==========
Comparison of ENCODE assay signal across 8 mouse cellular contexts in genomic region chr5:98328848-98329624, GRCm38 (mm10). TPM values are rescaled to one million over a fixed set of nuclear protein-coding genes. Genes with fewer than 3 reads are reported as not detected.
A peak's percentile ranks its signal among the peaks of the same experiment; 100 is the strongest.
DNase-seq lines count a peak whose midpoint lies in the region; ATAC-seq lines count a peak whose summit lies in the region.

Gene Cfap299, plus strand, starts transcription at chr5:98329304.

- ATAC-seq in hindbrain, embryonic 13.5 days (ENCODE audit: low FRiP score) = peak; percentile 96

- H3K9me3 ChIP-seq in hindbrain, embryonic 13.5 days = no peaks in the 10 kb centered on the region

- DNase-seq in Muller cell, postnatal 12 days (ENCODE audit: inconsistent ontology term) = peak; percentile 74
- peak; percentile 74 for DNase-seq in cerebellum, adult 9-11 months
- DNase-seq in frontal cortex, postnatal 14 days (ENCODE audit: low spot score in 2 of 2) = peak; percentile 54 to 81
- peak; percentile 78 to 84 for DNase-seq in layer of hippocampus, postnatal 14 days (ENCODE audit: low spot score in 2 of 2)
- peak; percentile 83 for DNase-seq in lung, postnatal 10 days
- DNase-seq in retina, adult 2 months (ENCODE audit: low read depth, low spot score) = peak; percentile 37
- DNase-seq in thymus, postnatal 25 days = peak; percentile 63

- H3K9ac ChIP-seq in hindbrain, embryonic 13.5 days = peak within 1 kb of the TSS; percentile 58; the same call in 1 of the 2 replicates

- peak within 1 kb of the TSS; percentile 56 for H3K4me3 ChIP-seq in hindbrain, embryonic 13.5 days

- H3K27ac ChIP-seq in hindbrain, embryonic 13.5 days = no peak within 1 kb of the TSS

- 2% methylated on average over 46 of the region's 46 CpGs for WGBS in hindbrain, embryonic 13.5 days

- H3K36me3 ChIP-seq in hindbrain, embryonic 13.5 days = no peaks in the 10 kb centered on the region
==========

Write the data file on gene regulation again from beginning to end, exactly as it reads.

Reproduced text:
Comparison of ENCODE assay signal across 8 mouse cellular contexts in genomic region chr5:98328848-98329624, GRCm38 (mm10). TPM values are rescaled to one million over a fixed set of nuclear protein-coding genes. Genes with fewer than 3 reads are reported as not detected.
A peak's percentile ranks its signal among the peaks of the same experiment; 100 is the strongest.
DNase-seq lines count a peak whose midpoint lies in the region; ATAC-seq lines count a peak whose summit lies in the region.

Gene Cfap299, plus strand, starts transcription at chr5:98329304.

- ATAC-seq in hindbrain, embryonic 13.5 days (ENCODE audit: low FRiP score) = peak; percentile 96

- H3K9me3 ChIP-seq in hindbrain, embryonic 13.5 days = no peaks in the 10 kb centered on the region

- DNase-seq in Muller cell, postnatal 12 days (ENCODE audit: inconsistent ontology term) = peak; percentile 74
- peak; percentile 74 for DNase-seq in cerebellum, adult 9-11 months
- DNase-seq in frontal cortex, postnatal 14 days (ENCODE audit: low spot score in 2 of 2) = peak; percentile 54 to 81
- peak; percentile 78 to 84 for DNase-seq in layer of hippocampus, postnatal 14 days (ENCODE audit: low spot score in 2 of 2)
- peak; percentile 83 for DNase-seq in lung, postnatal 10 days
- DNase-seq in retina, adult 2 months (ENCODE audit: low read depth, low spot score) = peak; percentile 37
- DNase-seq in thymus, postnatal 25 days = peak; percentile 63

- H3K9ac ChIP-seq in hindbrain, embryonic 13.5 days = peak within 1 kb of the TSS; percentile 58; the same call in 1 of the 2 replicates

- peak within 1 kb of the TSS; percentile 56 for H3K4me3 ChIP-seq in hindbrain, embryonic 13.5 days

- H3K27ac ChIP-seq in hindbrain, embryonic 13.5 days = no peak within 1 kb of the TSS

- 2% methylated on average over 46 of the region's 46 CpGs for WGBS in hindbrain, embryonic 13.5 days

- H3K36me3 ChIP-seq in hindbrain, embryonic 13.5 days = no peaks in the 10 kb centered on the region